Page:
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High court torn on Ariz. law to punish companies for hiring illegal immigrants

Arizona's controversial new immigration law has left one family in a frightened limbo, as they consider whether the mother should stay in Phoenix or try to leave without being arrested.

Acting Solicitor General Neal K. Katyal said there can be no doubt that Congress meant to reserve enforcement of such employer sanctions for the federal government.

But Chief Justice John G. Roberts Jr. sharply questioned why the exception was made for "licensing and similar laws."

Roberts said the law's challengers "are just kind of blinking over" that exception. "That is not a real reservation by Congress of this power to itself," he said.

Arizona Solicitor General Mary R. O'Grady said the state's ability to revoke the license of an employer who has twice violated the prohibition on hiring illegal workers was in the "mainstream of state police power." She said the 1986 law "took away our authority to impose civil monetary and criminal sanctions but preserved our authority to impose sanctions under this law."

That struck Justice Ruth Bader Ginsburg as an "anomaly" rather than a considered judgment by Congress. Justice Anthony M. Kennedy, who seemed supportive of Arizona at some points during the debate, agreed.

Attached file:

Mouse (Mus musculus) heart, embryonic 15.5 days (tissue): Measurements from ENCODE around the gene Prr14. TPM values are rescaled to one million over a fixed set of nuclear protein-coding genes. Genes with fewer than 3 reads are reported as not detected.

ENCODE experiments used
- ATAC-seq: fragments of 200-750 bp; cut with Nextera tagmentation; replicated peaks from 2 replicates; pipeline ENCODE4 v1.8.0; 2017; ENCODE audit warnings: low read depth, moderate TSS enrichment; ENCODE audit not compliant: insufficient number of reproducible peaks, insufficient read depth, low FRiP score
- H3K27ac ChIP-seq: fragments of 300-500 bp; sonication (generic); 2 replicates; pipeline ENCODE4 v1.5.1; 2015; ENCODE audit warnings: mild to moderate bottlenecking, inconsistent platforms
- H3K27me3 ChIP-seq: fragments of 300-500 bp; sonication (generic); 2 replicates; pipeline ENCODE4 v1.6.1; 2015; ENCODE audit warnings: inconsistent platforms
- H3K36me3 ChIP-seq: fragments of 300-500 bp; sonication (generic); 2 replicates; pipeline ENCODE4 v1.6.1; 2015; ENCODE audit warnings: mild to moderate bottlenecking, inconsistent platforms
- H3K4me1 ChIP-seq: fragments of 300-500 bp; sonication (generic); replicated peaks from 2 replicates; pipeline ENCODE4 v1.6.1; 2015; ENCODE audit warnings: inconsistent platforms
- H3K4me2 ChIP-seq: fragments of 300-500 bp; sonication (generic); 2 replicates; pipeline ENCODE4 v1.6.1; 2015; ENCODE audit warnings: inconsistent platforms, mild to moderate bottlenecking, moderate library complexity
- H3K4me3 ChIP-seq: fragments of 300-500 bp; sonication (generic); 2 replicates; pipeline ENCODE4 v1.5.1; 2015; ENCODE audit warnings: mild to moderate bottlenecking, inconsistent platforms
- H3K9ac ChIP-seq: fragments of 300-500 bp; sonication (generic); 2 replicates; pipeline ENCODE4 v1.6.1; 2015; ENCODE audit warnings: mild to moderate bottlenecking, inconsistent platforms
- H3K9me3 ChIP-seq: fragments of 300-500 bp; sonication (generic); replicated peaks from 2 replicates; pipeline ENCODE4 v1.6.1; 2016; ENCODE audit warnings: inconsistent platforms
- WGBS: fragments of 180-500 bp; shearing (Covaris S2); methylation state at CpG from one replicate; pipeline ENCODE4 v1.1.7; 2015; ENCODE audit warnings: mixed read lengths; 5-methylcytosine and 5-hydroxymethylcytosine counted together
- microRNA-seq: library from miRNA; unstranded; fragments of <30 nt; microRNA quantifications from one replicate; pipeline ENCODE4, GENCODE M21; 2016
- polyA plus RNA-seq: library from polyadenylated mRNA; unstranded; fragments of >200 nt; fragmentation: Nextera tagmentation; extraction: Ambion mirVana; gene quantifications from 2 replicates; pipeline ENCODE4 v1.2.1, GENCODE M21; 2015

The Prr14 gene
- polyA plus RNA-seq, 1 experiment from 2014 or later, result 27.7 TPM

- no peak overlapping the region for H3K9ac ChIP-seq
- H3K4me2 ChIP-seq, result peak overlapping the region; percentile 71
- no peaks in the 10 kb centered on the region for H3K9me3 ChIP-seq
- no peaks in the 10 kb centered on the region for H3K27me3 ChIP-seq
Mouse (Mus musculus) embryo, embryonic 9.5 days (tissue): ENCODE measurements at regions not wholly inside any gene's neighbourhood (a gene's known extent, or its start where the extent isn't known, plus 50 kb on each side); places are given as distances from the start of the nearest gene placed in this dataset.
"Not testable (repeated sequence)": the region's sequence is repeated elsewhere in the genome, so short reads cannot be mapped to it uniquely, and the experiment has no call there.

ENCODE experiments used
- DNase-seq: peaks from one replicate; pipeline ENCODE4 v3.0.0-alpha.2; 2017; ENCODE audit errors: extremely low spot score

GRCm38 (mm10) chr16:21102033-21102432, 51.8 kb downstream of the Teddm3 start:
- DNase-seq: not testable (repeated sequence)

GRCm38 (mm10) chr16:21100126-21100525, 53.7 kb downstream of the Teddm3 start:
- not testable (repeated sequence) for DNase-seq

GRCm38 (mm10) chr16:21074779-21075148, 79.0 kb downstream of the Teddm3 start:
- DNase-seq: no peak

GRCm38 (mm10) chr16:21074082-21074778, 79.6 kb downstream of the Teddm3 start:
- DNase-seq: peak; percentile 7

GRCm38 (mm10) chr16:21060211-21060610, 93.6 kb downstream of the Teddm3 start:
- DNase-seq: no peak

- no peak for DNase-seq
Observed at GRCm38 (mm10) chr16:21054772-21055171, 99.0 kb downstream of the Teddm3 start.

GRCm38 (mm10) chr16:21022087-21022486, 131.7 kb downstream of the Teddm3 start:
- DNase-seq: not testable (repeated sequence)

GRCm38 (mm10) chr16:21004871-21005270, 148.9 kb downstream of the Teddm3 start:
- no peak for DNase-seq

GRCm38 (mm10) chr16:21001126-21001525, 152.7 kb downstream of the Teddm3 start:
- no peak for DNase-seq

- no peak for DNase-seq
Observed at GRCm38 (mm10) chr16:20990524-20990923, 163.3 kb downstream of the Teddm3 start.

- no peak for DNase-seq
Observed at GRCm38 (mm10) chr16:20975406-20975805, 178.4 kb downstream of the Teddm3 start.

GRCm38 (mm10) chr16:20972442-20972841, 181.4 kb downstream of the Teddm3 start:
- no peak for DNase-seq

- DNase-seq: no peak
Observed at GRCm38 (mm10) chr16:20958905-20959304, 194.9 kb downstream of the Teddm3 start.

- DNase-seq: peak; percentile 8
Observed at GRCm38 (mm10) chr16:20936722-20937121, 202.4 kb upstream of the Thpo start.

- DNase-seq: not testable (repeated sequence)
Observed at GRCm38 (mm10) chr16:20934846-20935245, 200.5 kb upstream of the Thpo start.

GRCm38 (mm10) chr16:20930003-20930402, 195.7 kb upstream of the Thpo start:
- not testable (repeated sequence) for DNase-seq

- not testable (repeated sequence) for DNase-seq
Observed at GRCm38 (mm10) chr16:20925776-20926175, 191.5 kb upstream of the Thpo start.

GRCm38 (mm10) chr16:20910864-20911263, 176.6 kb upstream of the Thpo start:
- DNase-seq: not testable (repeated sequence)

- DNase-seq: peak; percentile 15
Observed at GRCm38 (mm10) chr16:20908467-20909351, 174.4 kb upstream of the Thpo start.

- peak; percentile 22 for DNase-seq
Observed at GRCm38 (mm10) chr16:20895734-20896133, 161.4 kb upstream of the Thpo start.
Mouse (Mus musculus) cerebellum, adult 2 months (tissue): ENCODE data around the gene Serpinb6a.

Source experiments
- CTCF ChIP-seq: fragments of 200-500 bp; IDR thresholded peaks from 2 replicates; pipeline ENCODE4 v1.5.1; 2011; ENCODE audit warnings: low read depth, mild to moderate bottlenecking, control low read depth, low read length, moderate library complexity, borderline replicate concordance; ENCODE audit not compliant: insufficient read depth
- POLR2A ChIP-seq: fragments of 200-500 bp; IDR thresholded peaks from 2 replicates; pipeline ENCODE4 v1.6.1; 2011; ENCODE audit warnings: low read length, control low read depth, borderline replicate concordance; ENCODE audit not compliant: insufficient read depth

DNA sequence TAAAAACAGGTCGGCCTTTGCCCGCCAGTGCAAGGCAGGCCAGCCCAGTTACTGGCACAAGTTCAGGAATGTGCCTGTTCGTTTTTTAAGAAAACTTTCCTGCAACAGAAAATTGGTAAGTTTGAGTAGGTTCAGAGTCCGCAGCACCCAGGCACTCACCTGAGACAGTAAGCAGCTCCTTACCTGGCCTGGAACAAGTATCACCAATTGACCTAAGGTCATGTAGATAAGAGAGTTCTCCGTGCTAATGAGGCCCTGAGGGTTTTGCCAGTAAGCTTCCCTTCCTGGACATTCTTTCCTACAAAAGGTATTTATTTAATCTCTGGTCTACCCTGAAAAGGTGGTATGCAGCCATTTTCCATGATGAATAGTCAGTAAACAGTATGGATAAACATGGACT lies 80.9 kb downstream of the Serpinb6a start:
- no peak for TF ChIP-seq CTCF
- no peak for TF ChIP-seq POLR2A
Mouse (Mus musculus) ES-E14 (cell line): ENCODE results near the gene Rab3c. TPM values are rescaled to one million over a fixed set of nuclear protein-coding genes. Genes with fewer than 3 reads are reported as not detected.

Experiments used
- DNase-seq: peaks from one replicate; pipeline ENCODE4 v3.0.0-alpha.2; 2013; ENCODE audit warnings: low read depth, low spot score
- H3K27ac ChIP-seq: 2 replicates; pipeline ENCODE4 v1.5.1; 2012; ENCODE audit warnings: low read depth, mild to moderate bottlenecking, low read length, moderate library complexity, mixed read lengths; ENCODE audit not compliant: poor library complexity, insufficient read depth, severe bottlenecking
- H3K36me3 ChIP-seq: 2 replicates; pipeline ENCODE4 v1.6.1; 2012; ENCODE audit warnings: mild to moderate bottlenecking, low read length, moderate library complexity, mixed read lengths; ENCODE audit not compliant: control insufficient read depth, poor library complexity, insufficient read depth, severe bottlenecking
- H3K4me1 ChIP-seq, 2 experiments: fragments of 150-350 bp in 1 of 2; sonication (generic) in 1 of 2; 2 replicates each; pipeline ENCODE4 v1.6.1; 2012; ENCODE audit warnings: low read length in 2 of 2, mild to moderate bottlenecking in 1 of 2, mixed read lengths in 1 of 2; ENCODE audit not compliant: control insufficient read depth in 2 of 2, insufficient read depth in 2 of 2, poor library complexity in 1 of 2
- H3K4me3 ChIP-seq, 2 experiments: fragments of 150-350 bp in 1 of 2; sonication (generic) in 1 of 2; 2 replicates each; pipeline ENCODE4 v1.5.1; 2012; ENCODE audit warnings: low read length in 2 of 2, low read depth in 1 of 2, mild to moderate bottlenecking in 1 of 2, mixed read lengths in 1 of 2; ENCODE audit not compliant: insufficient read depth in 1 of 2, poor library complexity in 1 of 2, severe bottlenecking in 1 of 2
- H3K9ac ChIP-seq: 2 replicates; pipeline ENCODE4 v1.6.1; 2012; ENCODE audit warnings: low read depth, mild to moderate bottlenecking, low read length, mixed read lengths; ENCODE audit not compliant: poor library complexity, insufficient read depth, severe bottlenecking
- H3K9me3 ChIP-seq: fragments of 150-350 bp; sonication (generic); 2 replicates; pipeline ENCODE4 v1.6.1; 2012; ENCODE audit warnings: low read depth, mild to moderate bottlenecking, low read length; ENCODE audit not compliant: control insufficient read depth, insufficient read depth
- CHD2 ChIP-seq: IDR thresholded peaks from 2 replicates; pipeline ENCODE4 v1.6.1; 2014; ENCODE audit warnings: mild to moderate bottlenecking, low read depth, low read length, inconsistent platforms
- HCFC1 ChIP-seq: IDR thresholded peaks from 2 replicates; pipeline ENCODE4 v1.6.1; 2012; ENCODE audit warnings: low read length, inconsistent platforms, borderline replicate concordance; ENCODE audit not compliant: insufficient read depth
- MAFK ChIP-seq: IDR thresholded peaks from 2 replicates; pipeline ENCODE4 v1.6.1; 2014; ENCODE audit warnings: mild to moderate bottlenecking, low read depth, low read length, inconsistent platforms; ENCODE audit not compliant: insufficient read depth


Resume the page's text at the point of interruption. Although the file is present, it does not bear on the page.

"Why would Congress want to do that?" he asked.

Justices Stephen G. Breyer and Sonia Sotomayor seemed supportive of the view that the state law intruded on federal responsibilities.

Sotomayor, the only justice who referred to "undocumented" rather than "illegal" immigrants, asked whether Congress had meant only to give states flexibility on licensing after federal authorities investigated and then decided to sanction an employer.

The justices spent little time on another challenged part of the law, one that requires Arizona employers to use the federal E-Verify system to ensure that all employees are eligible to work in this country.

But that program's reliability has been questioned, and Congress has said that the program should be voluntary. The administration argues that Arizona, therefore, cannot make it mandatory.

Justice Elena Kagan withdrew from the case because of her previous work on the issue when she was the U.S. solicitor general. That makes the case even more difficult for challengers of the law.

Because the law was upheld by the 9th Circuit, five of the remaining eight justices would have to agree to overturn the law. A tie vote would uphold the lower court's decision, although it would set no precedent.

The case is Chamber of Commerce v. Whiting.

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